Sheriffing/How:To:Recommended Try Practices
The TryServer is a critical piece of our infrastructure for ensuring that patches are suitable for landing prior to being pushed. However, proper usage is important to avoid pushing under- or over-tested patches. This page is intended to provide some recommended practices for finding the right balance. The TryChooser Syntax Builder offers control over which builds and tests are run.
Note that the guidelines below are not a substitute for using your best judgement. The guidelines below are intended to be general recommendations but not absolute musts.
- In many cases, a "try: -b do -p all -u all -t none" is overkill and should be avoided. A full Try run consumes over 500hrs of machine time to generate a full set of builds and run the full suite of tests across them. This can have a real impact on wait times across resource-constrained platforms, including production runs.
- If in doubt, run both debug and opt builds.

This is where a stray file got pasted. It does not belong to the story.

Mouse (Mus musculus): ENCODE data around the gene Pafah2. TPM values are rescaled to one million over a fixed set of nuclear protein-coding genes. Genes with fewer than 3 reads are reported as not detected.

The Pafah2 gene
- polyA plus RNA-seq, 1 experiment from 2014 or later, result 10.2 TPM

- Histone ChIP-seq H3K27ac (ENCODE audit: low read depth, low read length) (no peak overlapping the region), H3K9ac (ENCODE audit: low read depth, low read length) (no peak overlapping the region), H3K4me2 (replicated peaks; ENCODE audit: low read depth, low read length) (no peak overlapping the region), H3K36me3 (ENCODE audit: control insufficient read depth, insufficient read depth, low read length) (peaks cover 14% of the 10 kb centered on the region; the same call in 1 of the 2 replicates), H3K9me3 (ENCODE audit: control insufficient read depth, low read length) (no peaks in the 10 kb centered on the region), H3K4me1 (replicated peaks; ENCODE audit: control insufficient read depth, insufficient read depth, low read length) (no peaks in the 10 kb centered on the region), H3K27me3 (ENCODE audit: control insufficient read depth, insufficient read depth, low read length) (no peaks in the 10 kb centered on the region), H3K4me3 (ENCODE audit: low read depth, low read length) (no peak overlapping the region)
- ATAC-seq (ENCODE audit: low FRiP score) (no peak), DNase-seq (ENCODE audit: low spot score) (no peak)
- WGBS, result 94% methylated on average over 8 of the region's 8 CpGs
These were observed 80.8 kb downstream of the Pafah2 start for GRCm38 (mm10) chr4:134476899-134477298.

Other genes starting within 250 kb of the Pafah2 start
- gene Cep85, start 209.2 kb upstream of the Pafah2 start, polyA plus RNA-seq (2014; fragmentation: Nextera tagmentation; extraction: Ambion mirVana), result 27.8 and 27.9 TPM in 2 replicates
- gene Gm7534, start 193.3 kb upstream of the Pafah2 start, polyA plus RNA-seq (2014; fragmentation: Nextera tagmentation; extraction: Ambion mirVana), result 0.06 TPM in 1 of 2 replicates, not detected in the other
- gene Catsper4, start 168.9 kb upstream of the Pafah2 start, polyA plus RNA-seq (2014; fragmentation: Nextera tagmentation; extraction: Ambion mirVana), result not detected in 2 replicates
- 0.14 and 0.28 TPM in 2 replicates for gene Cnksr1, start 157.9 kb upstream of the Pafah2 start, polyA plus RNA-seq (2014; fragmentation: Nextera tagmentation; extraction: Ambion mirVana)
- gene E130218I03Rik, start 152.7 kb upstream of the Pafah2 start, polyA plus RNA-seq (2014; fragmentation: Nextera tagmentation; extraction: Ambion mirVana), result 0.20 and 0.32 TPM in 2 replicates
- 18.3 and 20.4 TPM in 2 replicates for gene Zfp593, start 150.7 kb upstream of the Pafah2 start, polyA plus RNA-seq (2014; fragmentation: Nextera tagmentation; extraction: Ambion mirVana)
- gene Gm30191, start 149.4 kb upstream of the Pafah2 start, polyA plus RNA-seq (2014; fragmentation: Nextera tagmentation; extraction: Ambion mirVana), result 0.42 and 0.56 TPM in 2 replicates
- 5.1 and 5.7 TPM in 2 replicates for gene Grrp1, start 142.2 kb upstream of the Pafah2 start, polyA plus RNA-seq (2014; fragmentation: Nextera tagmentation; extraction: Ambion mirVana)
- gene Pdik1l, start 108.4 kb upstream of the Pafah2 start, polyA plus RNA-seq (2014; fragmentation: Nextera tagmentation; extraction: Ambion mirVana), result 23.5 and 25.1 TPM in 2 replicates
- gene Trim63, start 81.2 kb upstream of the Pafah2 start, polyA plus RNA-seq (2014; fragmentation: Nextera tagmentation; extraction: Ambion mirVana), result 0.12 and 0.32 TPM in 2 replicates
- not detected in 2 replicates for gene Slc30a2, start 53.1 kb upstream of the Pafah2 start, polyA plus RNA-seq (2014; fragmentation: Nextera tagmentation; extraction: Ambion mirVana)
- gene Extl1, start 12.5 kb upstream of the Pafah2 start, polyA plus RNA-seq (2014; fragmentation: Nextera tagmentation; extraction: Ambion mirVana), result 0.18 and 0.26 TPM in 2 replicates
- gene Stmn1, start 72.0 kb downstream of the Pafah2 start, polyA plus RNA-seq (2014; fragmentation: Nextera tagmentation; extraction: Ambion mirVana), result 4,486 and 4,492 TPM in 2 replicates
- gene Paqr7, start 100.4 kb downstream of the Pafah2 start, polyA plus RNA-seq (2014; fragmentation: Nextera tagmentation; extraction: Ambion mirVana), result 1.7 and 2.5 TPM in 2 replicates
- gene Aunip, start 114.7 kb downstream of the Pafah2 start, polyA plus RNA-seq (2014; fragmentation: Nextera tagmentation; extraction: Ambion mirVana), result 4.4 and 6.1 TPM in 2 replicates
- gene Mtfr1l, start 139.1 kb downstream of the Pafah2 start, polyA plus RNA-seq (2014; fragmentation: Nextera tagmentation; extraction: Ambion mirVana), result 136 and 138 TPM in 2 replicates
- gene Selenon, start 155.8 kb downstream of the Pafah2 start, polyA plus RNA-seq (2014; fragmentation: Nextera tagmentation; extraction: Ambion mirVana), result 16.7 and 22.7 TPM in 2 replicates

- If the patch only affects one platform, only that platform should have builds and tests.
- For example, a B2G-only Try run should look something like "try: -b do -p emulator,emulator-jb,emulator-kk,linux32_gecko,linux64_gecko,macosx64_gecko,win32_gecko -u all -t none"
- Be aware of which test suites are likely to be affected by your patch and avoid running others that won't.
- For example, a devtools-only change is unlikely to break any tests outside of mochitest-dt and xpcshell.
- T runs can be created by using the "Restrict tests to platform(s)" checkbox on TryChooser.
- Linux32 is the best choice for the test platform as it is the least resource-constrained.
- "try: -b do -p all -u all[Ubuntu,-x64] -t none" will run builds on all platforms and tests only on Linux32.
- Multiple platforms can be specified as-needed (i.e. Linux + Android or any other combo as needed).
- Use the stop button on Treeherder's job details panel.
- Unneeded jobs are a frequent source of frustration-inducing backlog.
- Use the retrigger button on Treeherder's job details panel.
- You can trigger as many additional runs as needed (i.e. trying to track down an intermittent failure).
- Retriggering a build will cause all tests to be run again after the build completes.